Behind Big Soda’s Strategies in the Soda Ban Lawsuit

Photo: flickr/vwb5

Photo: flickr/vwb5

In the courtroom battle between New York and Big Soda over the ban on large sodas, the folks who stand to lose the most are minorities, according to public health expert Marion Nestle. As she explains on her blog Food Politics, Coca-Cola and PepsiCo filed the lawsuit to fight the cap on 16-ounce-plus sodas with an assist from the American Beverage Association (ABA). 

The NYU nutrition professor writes, “I can’t think of anything more elitist, less inclusive, and more undemocratic than suing New York City over the soda cap.” She continues, “In funding this suit, the soda industry has made it clear that it will go to any lengths at any cost to protect its profitability—even to the point of dragging along with it the very groups that would most benefit from the initiative.”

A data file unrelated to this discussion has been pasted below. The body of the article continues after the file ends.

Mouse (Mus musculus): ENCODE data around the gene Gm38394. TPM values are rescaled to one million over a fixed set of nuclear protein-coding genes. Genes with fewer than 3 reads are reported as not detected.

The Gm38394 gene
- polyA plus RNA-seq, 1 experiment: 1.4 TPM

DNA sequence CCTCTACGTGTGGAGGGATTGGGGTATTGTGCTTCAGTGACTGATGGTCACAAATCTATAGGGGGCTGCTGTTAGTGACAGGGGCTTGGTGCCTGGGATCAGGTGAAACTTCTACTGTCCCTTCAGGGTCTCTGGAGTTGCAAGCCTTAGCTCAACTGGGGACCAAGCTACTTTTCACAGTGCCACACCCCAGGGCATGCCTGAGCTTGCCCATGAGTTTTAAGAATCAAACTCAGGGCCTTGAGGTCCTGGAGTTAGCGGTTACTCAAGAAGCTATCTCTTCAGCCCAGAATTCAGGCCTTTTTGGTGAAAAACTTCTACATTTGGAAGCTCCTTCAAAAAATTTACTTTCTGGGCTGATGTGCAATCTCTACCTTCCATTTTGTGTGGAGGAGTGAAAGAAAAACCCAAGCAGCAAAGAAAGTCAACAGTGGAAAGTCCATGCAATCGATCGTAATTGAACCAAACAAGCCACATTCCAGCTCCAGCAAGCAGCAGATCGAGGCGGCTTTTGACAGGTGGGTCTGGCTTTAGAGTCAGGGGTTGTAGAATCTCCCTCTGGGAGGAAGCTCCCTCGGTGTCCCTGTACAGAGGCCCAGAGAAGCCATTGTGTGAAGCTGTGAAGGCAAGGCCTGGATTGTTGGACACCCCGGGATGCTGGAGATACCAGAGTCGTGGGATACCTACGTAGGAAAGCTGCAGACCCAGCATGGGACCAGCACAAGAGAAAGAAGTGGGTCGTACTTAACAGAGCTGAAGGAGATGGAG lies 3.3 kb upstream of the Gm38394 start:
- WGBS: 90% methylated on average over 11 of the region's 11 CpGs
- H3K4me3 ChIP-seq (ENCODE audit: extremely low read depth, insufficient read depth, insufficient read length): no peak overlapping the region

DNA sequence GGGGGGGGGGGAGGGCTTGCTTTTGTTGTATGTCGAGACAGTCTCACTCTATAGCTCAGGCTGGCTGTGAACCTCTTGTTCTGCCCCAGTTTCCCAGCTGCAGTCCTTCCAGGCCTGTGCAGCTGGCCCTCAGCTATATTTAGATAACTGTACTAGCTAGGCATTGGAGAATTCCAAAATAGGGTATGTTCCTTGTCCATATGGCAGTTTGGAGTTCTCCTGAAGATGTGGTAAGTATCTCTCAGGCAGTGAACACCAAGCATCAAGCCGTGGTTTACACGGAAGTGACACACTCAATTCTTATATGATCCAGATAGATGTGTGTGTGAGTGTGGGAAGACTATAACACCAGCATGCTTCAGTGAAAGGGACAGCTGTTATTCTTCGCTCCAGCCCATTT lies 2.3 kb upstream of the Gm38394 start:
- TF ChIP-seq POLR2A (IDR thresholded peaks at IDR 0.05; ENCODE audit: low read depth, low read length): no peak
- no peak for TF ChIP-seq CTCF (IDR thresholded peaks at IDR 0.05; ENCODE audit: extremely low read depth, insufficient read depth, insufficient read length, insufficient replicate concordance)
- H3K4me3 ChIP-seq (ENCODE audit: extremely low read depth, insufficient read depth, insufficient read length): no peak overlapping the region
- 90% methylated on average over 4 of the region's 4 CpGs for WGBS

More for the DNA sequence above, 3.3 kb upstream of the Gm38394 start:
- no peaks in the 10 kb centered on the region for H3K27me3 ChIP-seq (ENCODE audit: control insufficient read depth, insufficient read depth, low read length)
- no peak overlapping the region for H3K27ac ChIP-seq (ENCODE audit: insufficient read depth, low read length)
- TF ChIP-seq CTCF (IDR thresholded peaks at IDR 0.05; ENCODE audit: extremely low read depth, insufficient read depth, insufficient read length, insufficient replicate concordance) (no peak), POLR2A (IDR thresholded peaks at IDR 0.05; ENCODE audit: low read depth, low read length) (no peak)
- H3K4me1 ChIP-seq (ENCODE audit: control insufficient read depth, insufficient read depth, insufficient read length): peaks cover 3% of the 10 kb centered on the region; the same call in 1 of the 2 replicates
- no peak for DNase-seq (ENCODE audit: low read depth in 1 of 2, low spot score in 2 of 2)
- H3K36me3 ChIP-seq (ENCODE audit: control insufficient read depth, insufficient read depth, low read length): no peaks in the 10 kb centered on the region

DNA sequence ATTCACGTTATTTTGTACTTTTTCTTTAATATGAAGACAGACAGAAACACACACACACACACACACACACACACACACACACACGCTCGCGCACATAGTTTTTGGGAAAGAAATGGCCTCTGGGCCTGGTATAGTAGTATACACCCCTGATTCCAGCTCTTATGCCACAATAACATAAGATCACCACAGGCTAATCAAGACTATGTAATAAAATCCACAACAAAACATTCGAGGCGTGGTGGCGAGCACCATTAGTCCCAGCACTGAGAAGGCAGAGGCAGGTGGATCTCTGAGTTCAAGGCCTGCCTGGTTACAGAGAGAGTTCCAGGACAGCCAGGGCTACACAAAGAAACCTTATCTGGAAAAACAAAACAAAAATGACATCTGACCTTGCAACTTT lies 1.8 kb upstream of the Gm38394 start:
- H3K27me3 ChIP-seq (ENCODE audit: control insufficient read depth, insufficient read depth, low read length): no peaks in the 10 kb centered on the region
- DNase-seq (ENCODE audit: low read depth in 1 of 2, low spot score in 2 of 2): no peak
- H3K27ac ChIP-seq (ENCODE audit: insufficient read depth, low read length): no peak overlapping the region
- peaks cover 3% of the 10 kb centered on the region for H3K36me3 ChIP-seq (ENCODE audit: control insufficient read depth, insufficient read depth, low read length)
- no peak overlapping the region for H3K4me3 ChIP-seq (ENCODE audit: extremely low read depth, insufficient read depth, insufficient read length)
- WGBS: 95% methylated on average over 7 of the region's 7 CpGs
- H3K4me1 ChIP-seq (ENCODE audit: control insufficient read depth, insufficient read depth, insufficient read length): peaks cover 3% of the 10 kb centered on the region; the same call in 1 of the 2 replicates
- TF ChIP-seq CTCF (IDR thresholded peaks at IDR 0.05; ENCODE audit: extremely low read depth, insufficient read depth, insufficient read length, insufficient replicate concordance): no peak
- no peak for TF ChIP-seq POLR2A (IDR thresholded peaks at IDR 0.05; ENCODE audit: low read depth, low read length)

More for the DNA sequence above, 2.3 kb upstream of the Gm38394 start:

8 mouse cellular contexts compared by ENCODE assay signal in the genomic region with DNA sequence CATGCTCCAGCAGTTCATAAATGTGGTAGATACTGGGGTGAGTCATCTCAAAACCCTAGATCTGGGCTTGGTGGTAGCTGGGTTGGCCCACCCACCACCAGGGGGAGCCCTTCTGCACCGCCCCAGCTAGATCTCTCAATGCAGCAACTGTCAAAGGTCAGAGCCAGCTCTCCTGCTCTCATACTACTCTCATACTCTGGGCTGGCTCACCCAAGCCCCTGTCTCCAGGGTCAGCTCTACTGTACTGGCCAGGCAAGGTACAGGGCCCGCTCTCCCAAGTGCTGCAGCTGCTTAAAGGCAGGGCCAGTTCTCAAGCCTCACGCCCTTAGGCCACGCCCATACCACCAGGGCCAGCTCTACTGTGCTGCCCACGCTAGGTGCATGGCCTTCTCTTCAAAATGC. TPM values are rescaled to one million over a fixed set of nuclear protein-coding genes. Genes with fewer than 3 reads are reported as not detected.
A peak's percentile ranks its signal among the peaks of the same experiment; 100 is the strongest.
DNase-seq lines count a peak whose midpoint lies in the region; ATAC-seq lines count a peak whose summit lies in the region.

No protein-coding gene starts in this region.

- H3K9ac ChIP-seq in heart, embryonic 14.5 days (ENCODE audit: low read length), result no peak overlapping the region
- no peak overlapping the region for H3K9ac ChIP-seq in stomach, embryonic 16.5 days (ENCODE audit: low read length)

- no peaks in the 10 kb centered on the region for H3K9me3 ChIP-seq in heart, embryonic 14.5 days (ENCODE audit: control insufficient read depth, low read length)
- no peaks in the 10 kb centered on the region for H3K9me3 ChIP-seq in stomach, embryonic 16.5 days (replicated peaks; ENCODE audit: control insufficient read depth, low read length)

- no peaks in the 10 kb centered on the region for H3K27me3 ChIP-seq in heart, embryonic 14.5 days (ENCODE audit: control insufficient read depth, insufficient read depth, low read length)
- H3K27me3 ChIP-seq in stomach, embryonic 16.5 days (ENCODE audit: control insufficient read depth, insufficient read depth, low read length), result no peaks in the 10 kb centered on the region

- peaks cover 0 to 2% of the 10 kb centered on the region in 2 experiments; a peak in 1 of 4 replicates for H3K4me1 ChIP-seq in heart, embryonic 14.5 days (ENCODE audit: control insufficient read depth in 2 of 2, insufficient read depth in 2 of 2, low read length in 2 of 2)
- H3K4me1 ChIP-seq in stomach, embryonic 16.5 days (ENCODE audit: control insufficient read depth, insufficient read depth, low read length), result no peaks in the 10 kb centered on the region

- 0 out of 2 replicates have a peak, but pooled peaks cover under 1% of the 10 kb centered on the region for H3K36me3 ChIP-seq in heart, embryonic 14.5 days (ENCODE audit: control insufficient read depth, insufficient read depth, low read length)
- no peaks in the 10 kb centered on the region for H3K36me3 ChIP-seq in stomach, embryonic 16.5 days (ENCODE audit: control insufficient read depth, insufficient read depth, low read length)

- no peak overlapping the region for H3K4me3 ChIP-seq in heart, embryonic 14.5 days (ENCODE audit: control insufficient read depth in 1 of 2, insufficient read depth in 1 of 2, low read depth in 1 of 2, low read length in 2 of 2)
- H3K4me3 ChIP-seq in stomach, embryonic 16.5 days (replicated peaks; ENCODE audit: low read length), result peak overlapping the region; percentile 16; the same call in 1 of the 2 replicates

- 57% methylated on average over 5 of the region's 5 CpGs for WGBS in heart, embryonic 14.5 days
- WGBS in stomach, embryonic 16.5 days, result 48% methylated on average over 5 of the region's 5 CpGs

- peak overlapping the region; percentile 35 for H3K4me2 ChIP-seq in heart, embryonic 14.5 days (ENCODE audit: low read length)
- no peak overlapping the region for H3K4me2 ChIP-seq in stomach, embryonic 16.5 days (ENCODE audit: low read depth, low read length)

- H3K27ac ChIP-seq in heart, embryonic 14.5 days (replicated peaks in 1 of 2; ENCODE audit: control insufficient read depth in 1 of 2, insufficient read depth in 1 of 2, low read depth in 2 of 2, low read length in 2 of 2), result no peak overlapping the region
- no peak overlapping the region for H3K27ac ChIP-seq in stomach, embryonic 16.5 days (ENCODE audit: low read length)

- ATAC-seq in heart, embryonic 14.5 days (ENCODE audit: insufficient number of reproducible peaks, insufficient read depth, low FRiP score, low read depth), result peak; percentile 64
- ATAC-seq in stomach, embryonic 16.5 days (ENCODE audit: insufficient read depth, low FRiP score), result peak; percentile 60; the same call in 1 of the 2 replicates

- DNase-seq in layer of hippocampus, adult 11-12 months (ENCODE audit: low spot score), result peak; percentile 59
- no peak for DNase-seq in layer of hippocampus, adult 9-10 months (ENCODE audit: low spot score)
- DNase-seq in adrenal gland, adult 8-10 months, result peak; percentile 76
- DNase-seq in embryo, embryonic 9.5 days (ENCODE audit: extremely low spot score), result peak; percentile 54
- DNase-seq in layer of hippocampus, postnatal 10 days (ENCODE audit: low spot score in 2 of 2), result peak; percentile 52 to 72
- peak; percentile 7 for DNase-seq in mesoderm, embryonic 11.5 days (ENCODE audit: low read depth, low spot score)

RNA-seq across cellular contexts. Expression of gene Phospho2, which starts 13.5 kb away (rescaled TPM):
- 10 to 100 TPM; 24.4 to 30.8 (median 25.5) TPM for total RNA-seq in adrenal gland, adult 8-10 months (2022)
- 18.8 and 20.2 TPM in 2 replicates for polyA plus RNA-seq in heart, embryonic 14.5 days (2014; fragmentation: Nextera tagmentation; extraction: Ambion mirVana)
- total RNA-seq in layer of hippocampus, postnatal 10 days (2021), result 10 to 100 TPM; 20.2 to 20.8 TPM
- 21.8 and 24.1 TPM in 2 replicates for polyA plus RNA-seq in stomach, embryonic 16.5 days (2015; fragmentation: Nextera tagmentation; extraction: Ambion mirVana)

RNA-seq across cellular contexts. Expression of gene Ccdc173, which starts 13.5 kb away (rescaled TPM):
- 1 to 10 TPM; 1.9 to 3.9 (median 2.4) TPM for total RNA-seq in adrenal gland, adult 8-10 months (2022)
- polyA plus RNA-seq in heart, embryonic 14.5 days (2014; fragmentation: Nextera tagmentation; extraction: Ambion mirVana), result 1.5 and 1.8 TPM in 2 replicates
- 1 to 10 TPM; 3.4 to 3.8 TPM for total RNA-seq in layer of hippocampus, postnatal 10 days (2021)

The twist is that the lawsuit has received a boost from the NAACP and Hispanic Federation. The two filed “an amicus brief on behalf of the soda companies [which] argues that the soda cap discriminates against citizens and small-business owners in African-American and Hispanic communities.” Nestle says the brief leaves out how both have “received funding from soda companies.” 

This isn’t the first time the “soda industry exploited race issues and used them to divide and conquer.” It is all consistent with the history of soda companies “targeting their marketing efforts to Blacks and Hispanics,” warns Nestle. 

[via Food Politics]

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